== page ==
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HELLO (FROM HERE)

A gentle romance set against a bummer of a backdrop.

Two teens get romantic in March 2020.

Maxine and Jonah first meet bumping into each other in the grocery store just as the world is starting to come to an end. It’s early 2020, and California’s going into lockdown to stop the spread of Covid-19. Jonah’s been an anxious mess even before the deadly virus hit American shores, and Maxine (or as she prefers, Max) has been barely hanging on with a part-time gig buying other people’s groceries. The pair strike up some witty repartee over toilet paper that tips into full-on flirtation, eventually pushing them into the unlucky task of starting a relationship just as everyone’s trying to keep away from one another. As the two teens Zoom and text their way through the pandemic, class differences, mental health issues, and good old-fashioned melodrama rear their heads. The romance is sweet, and the novelty of the pandemic’s early days is effectively rendered, but readers’ mileage may vary when it comes to reliving the anxious second quarter of 2020. The authors never push the virus element too hard, smartly centering Max and Jonah’s relationship as a fairly typical getting-to-know-you courtship with a handful more speed bumps. The end result is a quiet exploration of two teens going through some heady times, the sort of read that will be appreciated, if not now, then in a year or two. Max and Jonah are presumed White.

A gentle romance set against a bummer of a backdrop. (content notes) (Romance. 14-18)

Pub Date: Sept. 7, 2021

ISBN: 978-0-593-32612-1

Page Count: 352

Publisher: Dial Books

Review Posted Online: July 26, 2021

Kirkus Reviews Issue: Aug. 15, 2021

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IF HE HAD BEEN WITH ME

There’s not much plot here, but readers will relish the opportunity to climb inside Autumn’s head.

The finely drawn characters capture readers’ attention in this debut.

Autumn and Phineas, nicknamed Finny, were born a week apart; their mothers are still best friends. Growing up, Autumn and Finny were like peas in a pod despite their differences: Autumn is “quirky and odd,” while Finny is “sweet and shy and everyone like[s] him.” But in eighth grade, Autumn and Finny stop being friends due to an unexpected kiss. They drift apart and find new friends, but their friendship keeps asserting itself at parties, shared holiday gatherings and random encounters. In the summer after graduation, Autumn and Finny reconnect and are finally ready to be more than friends. But on August 8, everything changes, and Autumn has to rely on all her strength to move on. Autumn’s coming-of-age is sensitively chronicled, with a wide range of experiences and events shaping her character. Even secondary characters are well-rounded, with their own histories and motivations.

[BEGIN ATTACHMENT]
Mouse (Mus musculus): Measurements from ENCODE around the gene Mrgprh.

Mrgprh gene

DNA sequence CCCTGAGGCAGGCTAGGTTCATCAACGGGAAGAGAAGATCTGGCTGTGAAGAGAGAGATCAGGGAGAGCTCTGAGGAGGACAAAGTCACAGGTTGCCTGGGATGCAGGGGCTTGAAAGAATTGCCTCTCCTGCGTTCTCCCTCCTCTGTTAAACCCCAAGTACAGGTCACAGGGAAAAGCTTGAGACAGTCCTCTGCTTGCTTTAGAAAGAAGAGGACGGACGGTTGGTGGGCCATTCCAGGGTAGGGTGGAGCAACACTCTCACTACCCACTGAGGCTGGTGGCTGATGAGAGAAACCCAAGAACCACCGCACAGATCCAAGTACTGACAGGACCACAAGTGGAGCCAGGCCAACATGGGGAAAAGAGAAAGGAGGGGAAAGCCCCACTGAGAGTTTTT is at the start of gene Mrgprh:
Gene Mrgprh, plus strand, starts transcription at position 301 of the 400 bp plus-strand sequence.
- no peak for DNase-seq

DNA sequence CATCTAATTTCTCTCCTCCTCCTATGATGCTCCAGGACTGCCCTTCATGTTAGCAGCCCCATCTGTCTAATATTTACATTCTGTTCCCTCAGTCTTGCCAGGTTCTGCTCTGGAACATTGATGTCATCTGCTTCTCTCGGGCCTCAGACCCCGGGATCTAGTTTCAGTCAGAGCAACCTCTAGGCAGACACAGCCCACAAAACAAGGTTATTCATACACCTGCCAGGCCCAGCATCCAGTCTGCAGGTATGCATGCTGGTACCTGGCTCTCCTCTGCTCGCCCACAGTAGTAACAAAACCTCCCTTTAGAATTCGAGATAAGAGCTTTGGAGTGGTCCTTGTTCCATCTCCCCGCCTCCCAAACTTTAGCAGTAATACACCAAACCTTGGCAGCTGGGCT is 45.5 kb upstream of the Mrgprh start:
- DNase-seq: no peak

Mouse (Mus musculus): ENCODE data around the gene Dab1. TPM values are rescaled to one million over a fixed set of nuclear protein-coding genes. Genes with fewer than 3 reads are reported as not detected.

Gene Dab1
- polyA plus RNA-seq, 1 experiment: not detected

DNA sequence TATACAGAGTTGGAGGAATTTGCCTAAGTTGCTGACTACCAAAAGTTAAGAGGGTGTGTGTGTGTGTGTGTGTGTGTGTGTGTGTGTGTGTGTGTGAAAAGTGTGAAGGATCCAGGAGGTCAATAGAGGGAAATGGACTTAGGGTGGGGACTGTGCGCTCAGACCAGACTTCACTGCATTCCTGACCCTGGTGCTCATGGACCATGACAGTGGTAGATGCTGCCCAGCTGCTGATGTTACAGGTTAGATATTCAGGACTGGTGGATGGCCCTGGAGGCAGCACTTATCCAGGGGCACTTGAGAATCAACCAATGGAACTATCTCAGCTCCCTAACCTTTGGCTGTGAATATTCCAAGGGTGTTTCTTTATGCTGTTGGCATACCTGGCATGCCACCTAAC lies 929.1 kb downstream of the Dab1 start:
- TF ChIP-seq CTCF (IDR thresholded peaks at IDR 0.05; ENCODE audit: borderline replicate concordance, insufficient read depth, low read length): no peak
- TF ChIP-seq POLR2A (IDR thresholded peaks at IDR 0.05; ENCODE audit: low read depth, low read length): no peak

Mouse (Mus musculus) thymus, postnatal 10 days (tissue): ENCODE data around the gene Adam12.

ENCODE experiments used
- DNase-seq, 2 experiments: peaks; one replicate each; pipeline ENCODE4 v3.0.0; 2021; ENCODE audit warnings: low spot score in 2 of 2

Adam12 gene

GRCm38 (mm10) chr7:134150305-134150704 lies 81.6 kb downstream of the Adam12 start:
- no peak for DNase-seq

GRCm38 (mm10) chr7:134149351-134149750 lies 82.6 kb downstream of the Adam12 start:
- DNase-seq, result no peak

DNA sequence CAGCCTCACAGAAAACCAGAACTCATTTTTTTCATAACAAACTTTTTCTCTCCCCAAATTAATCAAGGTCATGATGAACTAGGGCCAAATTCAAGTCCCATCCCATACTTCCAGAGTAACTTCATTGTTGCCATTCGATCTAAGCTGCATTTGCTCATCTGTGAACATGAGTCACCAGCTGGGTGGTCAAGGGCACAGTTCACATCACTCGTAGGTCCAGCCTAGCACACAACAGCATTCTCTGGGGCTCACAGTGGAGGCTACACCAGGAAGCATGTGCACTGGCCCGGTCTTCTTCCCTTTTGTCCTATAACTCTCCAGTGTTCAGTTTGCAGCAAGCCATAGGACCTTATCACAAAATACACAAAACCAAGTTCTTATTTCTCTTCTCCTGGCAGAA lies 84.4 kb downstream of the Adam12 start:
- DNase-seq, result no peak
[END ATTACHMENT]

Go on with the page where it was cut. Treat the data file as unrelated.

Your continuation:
There’s not much plot here, but readers will relish the opportunity to climb inside Autumn’s head.   (Fiction. 14 & up)

Pub Date: April 1, 2013

ISBN: 978-1-4022-7782-5

Page Count: 336

Publisher: Sourcebooks Fire

Review Posted Online: Feb. 12, 2013

Kirkus Reviews Issue: March 1, 2013

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POWERLESS

From the Powerless Trilogy series , Vol. 1

A lackluster and sometimes disturbing mishmash of overused tropes.

The Plague has left a population divided between Elites and Ordinaries—those who have powers and those who don’t; now, an Ordinary teen fights for her life.

Paedyn Gray witnessed the king kill her father five years ago, and she’s been thieving and sleeping rough ever since, all while faking Psychic abilities. When she inadvertently saves the life of Prince Kai, she becomes embroiled in the Purging Trials, a competition to commemorate the sickness that killed most of the kingdom’s Ordinaries. Kai’s duties as the future Enforcer include eradicating any remaining Ordinaries, and these Trials are his chance to prove that he’s internalized his brutal training. But Kai can’t help but find Pae’s blue eyes, silver hair, and unabashed attitude enchanting. She likewise struggles to resist his stormy gray eyes, dark hair, and rakish behavior, even as they’re pitted against each other in the Trials and by the king himself. Scenes and concepts that are strongly reminiscent of the Hunger Games fall flat: They aren’t bolstered by the original’s heart or worldbuilding logic that would have justified a few extreme story elements. Illogical leaps and inconsistent characterizations abound, with lighthearted romantic interludes juxtaposed against genocide, child abuse, and sadism. These elements, which are not sufficiently addressed, combined with the use of ableist language, cannot be erased by any amount of romantic banter. Main characters are cued white; the supporting cast has some brown-skinned characters.

A lackluster and sometimes disturbing mishmash of overused tropes. (map) (Fantasy. 14-18)

Pub Date: Nov. 7, 2023

ISBN: 9798987380406

Page Count: 538

Publisher: Simon & Schuster

Review Posted Online: Sept. 9, 2023

Kirkus Reviews Issue: Oct. 1, 2023

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